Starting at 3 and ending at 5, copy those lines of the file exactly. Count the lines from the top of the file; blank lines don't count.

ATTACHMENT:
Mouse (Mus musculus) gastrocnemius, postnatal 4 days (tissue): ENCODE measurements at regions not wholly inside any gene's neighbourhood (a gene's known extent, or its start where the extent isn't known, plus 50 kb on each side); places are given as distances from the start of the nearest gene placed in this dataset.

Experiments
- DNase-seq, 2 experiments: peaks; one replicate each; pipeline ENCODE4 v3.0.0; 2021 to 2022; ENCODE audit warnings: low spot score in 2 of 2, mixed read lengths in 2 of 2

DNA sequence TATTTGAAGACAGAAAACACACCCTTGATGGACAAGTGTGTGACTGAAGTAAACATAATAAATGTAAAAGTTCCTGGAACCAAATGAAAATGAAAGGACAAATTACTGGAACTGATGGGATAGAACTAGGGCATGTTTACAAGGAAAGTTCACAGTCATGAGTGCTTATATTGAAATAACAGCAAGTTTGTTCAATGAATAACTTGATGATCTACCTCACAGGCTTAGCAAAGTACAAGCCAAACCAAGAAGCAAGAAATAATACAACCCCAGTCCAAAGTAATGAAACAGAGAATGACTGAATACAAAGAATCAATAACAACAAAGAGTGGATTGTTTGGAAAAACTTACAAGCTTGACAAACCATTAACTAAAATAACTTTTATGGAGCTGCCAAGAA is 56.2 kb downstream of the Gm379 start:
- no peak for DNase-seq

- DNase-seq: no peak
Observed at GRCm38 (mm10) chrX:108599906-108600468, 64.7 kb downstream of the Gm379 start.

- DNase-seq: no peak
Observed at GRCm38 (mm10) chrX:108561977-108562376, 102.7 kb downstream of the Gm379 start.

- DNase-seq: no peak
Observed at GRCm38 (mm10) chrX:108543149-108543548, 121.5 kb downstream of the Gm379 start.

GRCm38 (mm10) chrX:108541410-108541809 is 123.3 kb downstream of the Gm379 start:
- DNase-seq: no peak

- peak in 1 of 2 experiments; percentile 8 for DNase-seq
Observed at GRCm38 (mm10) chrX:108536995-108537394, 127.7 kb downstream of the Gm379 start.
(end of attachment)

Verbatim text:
- DNase-seq, 2 experiments: peaks; one replicate each; pipeline ENCODE4 v3.0.0; 2021 to 2022; ENCODE audit warnings: low spot score in 2 of 2, mixed read lengths in 2 of 2

DNA sequence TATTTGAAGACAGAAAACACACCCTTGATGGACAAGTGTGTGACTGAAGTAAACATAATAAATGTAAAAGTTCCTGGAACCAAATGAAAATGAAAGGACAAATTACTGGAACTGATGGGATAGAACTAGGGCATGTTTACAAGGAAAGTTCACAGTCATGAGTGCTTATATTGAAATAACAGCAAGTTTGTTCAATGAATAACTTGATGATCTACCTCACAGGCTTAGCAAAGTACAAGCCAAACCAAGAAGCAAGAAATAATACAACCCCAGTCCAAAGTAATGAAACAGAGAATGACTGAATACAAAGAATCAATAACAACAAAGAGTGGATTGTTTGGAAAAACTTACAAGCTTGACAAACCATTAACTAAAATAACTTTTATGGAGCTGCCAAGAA is 56.2 kb downstream of the Gm379 start:
- no peak for DNase-seq